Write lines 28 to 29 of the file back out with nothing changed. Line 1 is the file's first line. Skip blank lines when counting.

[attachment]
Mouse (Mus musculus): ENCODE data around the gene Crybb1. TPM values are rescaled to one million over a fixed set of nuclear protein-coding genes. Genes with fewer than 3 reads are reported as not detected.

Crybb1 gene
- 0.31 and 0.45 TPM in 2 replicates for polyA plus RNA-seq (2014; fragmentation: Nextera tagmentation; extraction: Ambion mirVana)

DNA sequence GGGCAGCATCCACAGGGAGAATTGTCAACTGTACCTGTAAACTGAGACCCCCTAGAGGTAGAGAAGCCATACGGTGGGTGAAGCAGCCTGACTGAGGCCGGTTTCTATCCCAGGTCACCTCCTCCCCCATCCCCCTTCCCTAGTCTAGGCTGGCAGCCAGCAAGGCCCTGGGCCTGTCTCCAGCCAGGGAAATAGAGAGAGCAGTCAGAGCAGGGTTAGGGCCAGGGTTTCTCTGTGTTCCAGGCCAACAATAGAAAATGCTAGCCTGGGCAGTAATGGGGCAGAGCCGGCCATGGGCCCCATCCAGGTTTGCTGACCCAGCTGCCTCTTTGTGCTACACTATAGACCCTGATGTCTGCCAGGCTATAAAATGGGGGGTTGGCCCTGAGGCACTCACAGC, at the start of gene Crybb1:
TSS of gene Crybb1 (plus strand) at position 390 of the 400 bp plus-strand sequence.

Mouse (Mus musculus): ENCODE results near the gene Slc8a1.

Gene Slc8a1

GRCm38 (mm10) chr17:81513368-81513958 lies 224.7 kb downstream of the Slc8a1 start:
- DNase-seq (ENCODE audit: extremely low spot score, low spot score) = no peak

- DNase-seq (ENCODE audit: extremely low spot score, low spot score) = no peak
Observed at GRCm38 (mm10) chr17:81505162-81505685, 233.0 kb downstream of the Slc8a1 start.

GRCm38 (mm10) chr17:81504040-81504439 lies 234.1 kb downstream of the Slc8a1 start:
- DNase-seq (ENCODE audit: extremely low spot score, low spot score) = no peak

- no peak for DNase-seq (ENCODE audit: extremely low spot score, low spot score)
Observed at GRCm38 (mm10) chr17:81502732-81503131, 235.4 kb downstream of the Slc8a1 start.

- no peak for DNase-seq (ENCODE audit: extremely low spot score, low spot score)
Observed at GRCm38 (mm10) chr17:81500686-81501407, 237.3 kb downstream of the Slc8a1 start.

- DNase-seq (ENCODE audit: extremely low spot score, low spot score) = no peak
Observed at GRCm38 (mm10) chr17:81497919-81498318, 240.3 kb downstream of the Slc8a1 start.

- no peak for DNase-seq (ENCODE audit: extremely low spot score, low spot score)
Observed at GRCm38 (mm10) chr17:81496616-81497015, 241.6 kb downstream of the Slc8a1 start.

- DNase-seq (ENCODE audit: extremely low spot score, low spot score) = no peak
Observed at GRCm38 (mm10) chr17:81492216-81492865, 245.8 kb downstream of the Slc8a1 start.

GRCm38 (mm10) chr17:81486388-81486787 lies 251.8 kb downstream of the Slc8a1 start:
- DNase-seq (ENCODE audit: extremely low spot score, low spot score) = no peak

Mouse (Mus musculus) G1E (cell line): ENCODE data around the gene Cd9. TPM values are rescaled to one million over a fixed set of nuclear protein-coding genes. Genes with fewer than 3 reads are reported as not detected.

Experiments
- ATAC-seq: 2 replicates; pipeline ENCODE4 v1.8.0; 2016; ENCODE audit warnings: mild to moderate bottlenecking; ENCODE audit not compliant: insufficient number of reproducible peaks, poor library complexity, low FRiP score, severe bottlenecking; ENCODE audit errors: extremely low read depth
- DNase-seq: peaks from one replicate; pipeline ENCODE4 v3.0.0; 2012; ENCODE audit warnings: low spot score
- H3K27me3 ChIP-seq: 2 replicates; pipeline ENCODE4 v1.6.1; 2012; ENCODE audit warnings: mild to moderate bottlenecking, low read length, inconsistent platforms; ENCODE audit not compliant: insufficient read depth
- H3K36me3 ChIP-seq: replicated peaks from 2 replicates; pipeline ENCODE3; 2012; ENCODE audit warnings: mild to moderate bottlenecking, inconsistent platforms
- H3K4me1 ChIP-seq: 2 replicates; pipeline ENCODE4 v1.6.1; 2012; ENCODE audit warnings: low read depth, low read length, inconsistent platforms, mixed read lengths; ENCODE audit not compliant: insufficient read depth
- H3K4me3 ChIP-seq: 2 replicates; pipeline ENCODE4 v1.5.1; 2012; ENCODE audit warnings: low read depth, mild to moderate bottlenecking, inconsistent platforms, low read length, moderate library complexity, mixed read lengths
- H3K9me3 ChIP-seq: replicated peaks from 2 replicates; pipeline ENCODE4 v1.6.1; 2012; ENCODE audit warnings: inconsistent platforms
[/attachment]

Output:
- ATAC-seq: 2 replicates; pipeline ENCODE4 v1.8.0; 2016; ENCODE audit warnings: mild to moderate bottlenecking; ENCODE audit not compliant: insufficient number of reproducible peaks, poor library complexity, low FRiP score, severe bottlenecking; ENCODE audit errors: extremely low read depth
- DNase-seq: peaks from one replicate; pipeline ENCODE4 v3.0.0; 2012; ENCODE audit warnings: low spot score